T-shirts, Cobblers, Invasive Species

Finishing lunch I turn to my wife and smile big. “Do I have fleas in my teeth?”

It’s a potential danger up north, where fruit flies appear out of nowhere, dive into your wine glass, and drown. In the last ten minutes I’ve probably swallowed a couple of them

“No.”

“You didn’t look.”

I smile, she looks. “No.”

I know what she’s thinking: Peach cobbler. Up here I think water, lake, swim. She thinks dessert, fruit, peach cobbler. And for good reason. Years past we have had late summer cobblers with late summer fruits—to wit, peaches—that are memorable. That’s understatement for her. More than mere memorable, they are shining moments. This year we have come up short.

First night, after rabbit stuffed chicken and trout with oxtail, we survey the list of sweets, seeing all the usuals—creme brûlée, profiteroles, cheesecake. We settle for peaches and cream. It’s a good settle, but still, it’s a settle.

Next night, two racks of venison (one each) followed by a sampling of ices: lemon, strawberry, and plum. Cool and refreshing, splashy on the palate. But it’s a consolation dessert. Our server tells us they had peach-plum-cherry cobbler a couple nights ago. We should have been there.

“Damn,” my wife says.

Where we go now, we start asking. Where?

At Trish’s Dishes, between bites of breakfast burrito, we ask our server, probably the Trish in question, where’s the cobbler? She might be thirty. She has blue and purple feathery tattoo all down her left arm. Ordinarily I am not a fan of the sleeve. She has a nice sleeve. Makes me wonder what the locals think about a woman with permanent arm art. Which gives me pause: Are there locals? I mean originals? The population I see, in the restaurants and shops, is new arrivals and old arrivals, non-indigenous.

The rest of us are tourists.

To all of them, the locals wherever they are and the old and new arrivals, we tourists must seem like the real invasive species; unmanageable, mostly destructive.

“Try Nine Bean Rows,” Trish says. “Over by Lake Leelanau. They make pies. They might do cobbler.”

While she and my wife talk I watch three old guys come in. They’re skinny. They take small, careful steps. They wear bill caps and young guy t-shirts. Montana Law. Moose Drool. Captain Curtis. I don’t guess they would be locals. I’d say old arrivals. They wave at Trish. Would they know cobbler?

So, Nine Bean Rows.

Later that day we’re cruising beside the lake, and I see two cormorants flying low over the water, sleak black cruise missiles nobody loves, birds that eat a quarter of their weight in fish every day. Thanks to zebra mussels, another invasive species, the cormorant population is on the rise in the Great Lakes.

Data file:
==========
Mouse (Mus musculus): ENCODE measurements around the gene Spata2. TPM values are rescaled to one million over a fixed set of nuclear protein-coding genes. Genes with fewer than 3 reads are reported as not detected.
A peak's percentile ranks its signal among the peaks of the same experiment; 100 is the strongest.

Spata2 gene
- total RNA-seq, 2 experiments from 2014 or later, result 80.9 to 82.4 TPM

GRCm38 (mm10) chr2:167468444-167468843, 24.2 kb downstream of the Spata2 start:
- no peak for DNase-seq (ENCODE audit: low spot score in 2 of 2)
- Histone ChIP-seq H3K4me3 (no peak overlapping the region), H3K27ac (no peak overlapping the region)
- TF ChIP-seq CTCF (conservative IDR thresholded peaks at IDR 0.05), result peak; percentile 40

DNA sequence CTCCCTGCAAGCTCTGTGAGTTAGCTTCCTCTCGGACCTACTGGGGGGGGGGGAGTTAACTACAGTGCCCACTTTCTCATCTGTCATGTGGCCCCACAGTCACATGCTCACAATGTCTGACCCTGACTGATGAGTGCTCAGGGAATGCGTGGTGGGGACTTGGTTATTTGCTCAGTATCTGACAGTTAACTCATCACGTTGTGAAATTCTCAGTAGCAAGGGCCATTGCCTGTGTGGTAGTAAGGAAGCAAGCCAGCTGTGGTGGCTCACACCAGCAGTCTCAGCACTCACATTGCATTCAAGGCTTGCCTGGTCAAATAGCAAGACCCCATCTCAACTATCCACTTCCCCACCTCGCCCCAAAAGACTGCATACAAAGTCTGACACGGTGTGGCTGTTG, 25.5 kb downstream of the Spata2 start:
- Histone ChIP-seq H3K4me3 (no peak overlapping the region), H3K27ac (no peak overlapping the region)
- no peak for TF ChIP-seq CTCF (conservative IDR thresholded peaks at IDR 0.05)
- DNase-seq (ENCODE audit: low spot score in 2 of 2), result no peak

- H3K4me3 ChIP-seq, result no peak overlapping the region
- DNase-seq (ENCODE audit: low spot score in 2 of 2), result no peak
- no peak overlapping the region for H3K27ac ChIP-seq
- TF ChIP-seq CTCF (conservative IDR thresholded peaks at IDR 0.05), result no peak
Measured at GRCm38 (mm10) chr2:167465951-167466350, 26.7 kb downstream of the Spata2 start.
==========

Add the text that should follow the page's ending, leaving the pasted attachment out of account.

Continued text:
“Do we really want a pie?” I ask my wife.

“Well,” she says, “we’re up here.”

We drive past a place called Nature’s Rentals. Makes me wonder what part of nature they might rent. Maybe I could rent a deer. How much do they get for a deer? Maybe $30 a day? No doubt a buck would fetch more. There oughta be a law.

“But a pie is big. Are we going to eat a whole pie?”

“Let’s just check what they have.”

Nine Beans is closed. I’m kind of relieved. That night we duck in their restaurant in Sutton’s Bay. No cobbler on the dessert menu. No fruit.

Cobbler, I learn, originated in England. I will not tell my wife this. Aside from Shakespeare and Dylan Thomas, and on a good day me, my wife doesn’t like much of anything with England origins. How cobbler got to be named cobbler is not clear. A 14th century English word for a wooden bowl, cobeler, is a possibility, as is the word for the street paving stone, and in fact that muffin-like pastry ball all glopped up and syrupy among the peaches in some cobblers does look vaguely cobblestone-like. We are partial to pastry spread over the top, both of us, but will accept the muffin thing in a pinch.

Finally, according to my etymology dictionary, an early American cobbler was a summer drink made with wine and crushed ice and fruit slices. My wife would appreciate this detail. At home, meaning both in the US and in Italy, she slices a peach into a glass of wine, often two or three (peaches and glasses, that is). There is a reference to this drinkable cobbler in Washington Irving in 1809.

These days cobbler is many things. What makes it not pie is no pastry on the bottom. Let’s be clear about that.

Our last day we are close to giving up hope when Art comes to our rescue. The Art’s Tavern Art. They have not one but two cobblers on the menu this day, peach and sour cherry. They are the cobblestone pastry cobblers, glopped up and syrupy with fruit.

Can we get them warmed?

Sure.

Scoop of ice cream?

That’s how they come.

They come. And they are…not good. Art’s is more than a burger bar, but first and foremost Art’s is a burger bar. The cobblers are short on fruit and just have a pretty-quick, made in-high-volume quality.

My wife takes a bite, shakes her head. Oh well.

She says, “What kind of bird was it we saw?”

“Which?”

“Invasive?”

“Cormorant. And it’s the zebra mussels that are non-indigenous and have caused all the trouble. They filter the water, make it clear. Easier for the cormorant to find a fish.”

“I’d like to get a heron,” she says, “for the yard.”

We must have driven by a yard art place, over by Nature’s Rental. I ask: “Don’t we already have a metal heron?”

“That’s an egret,” she says. “A heron looks different. A heron looks more like Richard the Third.”

This one takes me a minute. She says things like this. Reminding me: I love her way more than cobbler.

It’s the week after Labor Day, and Art’s is packed. All around, old guys in young guy t-shirts and bill caps. Nobody is having the cobbler.

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